Sandra tries to be positive and tells her daughter to take one day at a time.

Sandra tries to be positive and tells her daughter to take one day at a time.

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I do see her future as being one that is bright but then there’s still some elements of doubt, you know, in terms of the self-harming aspect because, you know, because of how things sort of evolve, you know, and how her journey has been, there’s still that doubt at the back of my head that, you know, one day will she really do it, you know. But, at the same time, I push it aside and I try and be positive and think of all the positive things, you know, that she can be and the things that she wants to aspire to and her goals and the things that she wants to achieve. So that’s why I say, you know, we just take one day at a time, so every day she gets up and she’s happy, I’m happy. If she’s sad, obviously, I try and, you know, jolly her along and help her to get through the day and so that’s why I always use that phrase, you know, just take one day at a time. I try not to plan too far into the future and that but, at the same time, we still make plans. We still plan holidays and we still do family things together and that so that’s how I manage my life, yeah.
 

Professionals should be sensitive in treating people who self-harm, recognise that they are needy and reassure them, says Sandra.

Professionals should be sensitive in treating people who self-harm, recognise that they are needy and reassure them, says Sandra.

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Just staying with the idea of messages, is there any message or advice that you could give to providers of health and social services or educational services about the ways they respond to young people who self-harm?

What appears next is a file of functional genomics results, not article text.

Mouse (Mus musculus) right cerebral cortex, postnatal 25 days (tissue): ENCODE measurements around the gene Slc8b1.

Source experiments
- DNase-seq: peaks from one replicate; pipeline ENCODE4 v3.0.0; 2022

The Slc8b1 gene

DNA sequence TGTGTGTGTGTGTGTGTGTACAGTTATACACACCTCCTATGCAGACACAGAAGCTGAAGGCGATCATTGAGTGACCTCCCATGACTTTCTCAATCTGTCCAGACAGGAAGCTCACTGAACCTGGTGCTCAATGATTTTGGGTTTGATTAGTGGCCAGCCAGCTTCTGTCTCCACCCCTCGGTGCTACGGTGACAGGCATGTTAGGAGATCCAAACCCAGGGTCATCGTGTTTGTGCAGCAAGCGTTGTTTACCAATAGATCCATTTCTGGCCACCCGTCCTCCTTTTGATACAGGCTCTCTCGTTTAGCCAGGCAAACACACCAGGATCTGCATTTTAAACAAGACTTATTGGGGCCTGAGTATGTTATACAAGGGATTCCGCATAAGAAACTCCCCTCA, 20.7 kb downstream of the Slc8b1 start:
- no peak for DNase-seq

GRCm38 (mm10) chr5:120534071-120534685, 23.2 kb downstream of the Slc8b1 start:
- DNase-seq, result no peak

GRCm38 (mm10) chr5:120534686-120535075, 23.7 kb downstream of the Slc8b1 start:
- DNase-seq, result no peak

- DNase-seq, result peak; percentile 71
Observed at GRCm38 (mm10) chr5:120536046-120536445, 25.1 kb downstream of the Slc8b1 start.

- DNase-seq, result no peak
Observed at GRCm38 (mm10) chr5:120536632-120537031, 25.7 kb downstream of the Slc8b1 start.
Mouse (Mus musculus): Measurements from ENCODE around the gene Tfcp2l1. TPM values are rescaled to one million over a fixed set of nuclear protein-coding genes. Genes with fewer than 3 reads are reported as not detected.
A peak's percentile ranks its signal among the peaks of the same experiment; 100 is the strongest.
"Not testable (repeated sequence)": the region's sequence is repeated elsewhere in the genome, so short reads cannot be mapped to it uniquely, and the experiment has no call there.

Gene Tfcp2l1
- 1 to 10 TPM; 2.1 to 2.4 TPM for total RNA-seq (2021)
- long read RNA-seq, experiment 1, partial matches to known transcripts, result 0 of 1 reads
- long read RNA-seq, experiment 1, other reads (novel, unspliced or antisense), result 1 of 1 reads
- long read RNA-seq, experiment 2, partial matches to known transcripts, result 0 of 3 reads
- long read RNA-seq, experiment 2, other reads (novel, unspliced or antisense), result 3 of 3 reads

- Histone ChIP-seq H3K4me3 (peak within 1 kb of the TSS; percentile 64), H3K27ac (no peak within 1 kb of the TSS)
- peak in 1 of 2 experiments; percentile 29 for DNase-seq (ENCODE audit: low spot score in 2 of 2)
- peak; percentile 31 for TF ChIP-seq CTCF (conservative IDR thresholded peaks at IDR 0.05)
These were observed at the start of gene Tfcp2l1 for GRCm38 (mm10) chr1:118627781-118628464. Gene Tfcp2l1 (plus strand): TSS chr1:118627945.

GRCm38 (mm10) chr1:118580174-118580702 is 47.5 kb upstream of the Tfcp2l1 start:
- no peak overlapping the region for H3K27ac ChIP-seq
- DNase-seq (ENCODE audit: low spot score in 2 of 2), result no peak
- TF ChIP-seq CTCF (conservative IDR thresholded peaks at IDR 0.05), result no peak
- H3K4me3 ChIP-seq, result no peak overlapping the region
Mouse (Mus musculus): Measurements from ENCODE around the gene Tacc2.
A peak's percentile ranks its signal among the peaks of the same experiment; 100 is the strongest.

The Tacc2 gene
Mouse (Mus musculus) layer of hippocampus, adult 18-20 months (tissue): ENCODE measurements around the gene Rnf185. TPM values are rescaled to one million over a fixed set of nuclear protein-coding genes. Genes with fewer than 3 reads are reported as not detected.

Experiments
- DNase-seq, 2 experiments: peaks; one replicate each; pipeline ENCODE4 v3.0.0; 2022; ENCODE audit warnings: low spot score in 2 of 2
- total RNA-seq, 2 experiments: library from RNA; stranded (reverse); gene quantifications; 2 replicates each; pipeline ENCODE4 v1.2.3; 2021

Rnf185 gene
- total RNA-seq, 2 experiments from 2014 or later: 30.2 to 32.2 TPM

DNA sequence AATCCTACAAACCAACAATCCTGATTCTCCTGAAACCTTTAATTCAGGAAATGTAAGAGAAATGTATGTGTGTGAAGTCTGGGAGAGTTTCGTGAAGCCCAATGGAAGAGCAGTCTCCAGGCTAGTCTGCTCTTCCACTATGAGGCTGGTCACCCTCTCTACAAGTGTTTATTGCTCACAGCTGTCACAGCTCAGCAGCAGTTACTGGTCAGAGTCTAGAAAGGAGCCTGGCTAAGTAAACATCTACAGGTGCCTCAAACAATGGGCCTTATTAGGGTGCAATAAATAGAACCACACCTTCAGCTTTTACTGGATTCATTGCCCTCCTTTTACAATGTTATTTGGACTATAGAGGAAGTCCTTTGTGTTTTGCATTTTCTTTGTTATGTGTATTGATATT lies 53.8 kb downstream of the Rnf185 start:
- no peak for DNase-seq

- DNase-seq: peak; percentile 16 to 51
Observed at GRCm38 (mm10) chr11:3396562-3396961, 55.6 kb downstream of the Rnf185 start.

I think, from observations and from my experience of how some professional providers deal with people who self-harm, I think sometimes it can be a bit flippant in their approach or, you know, probably insensitive sometimes, the way they say things because what they need to recognise is that people who self-harm, they’re needy, they need a lot of reassurances and they’re also very sensitive. So it’s about being sensitive in terms of how you say things. Not making them out to be victims, but treat them like a human being, that they’re, you know, they’re valid, they’re important and that they’re unique. And you know, just tapping in, tapping into their unique qualities and that.
 

Sandra did not look for information and support as she used her own intuition and professional experience to cope with her daughter’s self-harm.

Sandra did not look for information and support as she used her own intuition and professional experience to cope with her daughter’s self-harm.

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Yeah, that’s right and I wouldn’t say it’s anything that I’ve read from any manual or any book or leaflet. It just intuition, common sense approach, you know, combined with professionalism, you know, all rolled into one has enabled me and empowered me as a parent, as a mother, you know, to cope with all the stress and dilemmas and impulsiveness of my daughter and her self-harming behaviour over the years. And had it not been for that, I think I would have been on tranquilisers by now or needing therapy myself, you know, but I’m a very hands on person. I’m very dogmatic, very practical and I just do whatever it takes to get her through the day. If it means transporting her to college, you know, driving her like a taxi service, you know, if it makes her happy, I’m happy. It’s less stress for me, you know. If she’s happy, if she’s getting through the day and that and she’s not getting any absenteeism, at least something is working.